Coffee, football and somatics

Doing zazen is a bit like putting your whole life on the stove, turning up the fire and watching the dross you had unconsciously presumed to be yourself bubble away in the misery of self-confrontation. In the beginning years of zazen, you are many times brought face-to-face with dimensions of your personality that you did not know were there and did not want to know were there. Often you experience emotional and physical pain that represents in an unmistakably primal way your own resistance to transformation.

–Spacious Body: Explorations in Somatic Ontology

Familiar, huh? Easy to apply this to an Ashtanga practice.

An interesting thing about this book is that the author relates many of his zen experiences, which most people think of as “mind” experiences, and then applies them to the Rolfing process, which most people think of as a “body” experience.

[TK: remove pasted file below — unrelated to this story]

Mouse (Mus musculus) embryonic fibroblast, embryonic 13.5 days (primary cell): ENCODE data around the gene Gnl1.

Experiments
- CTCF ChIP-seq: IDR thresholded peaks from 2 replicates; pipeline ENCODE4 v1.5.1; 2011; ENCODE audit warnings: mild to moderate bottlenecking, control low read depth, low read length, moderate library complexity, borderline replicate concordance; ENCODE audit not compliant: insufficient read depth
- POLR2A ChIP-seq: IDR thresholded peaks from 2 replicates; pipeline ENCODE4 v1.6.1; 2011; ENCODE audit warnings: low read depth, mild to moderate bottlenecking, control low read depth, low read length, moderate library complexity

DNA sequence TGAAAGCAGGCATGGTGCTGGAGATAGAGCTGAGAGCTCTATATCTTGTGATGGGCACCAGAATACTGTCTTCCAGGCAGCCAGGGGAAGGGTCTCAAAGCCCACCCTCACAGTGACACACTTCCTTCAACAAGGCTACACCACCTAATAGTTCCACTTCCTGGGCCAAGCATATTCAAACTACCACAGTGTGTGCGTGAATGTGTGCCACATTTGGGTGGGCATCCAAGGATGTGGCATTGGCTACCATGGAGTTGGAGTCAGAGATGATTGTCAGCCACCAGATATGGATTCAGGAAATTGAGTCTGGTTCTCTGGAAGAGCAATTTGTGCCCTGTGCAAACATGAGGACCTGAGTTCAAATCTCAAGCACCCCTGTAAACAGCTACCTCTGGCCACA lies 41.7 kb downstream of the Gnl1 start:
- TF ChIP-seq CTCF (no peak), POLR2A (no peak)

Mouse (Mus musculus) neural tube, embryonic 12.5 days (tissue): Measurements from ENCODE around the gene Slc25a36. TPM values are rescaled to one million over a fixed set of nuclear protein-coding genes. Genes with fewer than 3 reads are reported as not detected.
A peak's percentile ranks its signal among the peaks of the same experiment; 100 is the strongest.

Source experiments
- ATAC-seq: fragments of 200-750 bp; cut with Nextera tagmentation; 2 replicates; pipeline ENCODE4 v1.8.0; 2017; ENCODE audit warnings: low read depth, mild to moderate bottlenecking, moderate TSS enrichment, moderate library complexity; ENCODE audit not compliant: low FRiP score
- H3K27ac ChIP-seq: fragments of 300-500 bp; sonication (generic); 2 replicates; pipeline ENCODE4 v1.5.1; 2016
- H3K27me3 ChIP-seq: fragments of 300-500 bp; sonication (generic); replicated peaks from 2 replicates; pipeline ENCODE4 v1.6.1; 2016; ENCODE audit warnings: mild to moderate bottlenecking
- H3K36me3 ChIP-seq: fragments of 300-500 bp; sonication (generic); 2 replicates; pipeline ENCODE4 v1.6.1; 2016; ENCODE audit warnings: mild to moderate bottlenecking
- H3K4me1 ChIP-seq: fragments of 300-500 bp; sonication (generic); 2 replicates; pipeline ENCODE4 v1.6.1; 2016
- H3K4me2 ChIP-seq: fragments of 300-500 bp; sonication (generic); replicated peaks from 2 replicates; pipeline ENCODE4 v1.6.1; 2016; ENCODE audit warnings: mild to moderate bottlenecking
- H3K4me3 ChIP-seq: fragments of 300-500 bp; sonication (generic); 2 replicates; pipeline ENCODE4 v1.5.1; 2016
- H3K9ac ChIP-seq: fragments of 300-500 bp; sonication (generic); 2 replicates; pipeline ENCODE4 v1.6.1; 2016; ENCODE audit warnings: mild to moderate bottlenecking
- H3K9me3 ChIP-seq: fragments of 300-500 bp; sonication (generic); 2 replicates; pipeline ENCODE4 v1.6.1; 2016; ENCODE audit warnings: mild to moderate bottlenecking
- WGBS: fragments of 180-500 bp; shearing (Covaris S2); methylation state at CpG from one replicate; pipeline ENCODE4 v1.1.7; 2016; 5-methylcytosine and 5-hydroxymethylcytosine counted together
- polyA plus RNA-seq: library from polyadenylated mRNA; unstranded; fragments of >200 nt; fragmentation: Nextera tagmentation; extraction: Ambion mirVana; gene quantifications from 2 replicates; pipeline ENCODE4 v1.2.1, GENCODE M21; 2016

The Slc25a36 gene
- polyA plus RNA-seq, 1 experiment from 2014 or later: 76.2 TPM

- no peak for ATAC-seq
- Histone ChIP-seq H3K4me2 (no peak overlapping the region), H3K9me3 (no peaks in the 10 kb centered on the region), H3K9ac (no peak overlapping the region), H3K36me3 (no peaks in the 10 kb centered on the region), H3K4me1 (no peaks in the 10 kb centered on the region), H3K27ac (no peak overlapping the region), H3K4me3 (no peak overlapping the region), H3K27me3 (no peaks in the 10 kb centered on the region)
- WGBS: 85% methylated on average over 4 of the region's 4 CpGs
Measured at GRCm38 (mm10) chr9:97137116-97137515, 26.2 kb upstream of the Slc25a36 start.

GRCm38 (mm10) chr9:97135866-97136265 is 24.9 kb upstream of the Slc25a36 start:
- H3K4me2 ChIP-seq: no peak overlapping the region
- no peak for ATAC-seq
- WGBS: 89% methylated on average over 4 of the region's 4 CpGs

Good passages in the book about the creative process, from which all transformations arise, and the necessary “allowing” that fosters the creative process. He speaks about passivity and about willfulness, and suggests that both come from a conflicted, defensive orientation to the world. And that that orientation, built and reinforced over a lifetime, hinders full awareness. If your being is a manifestation of defensive responses accreted into physical form, it’s going to take some adjusting and burning off to clear things up. I can’t help thinking of Ashtanga as a mode for attempting this. But perhaps any practice that forces you to confront yourself would work? And what practice, practiced mindfully, doesn’t force you to confront yourself?

Today is my day off from practice. So it’s all about coffee and football games and lounging around. Tomorrow is a Moon Day. Yay! Last night The Cop and I went out for dinner (standard Saturday night behavior) and then came home and tried to watch a movie. Miraculously, he fell asleep before I did (usually I am the party pooper), but I wasn’t far behind. Perhaps I will never view a movie in its entirety for the rest of my life. Are all Ashtangis exhausted in the evening?

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One Response

  1. Evenings? What evenings? I go to bed at 8pm 🙂

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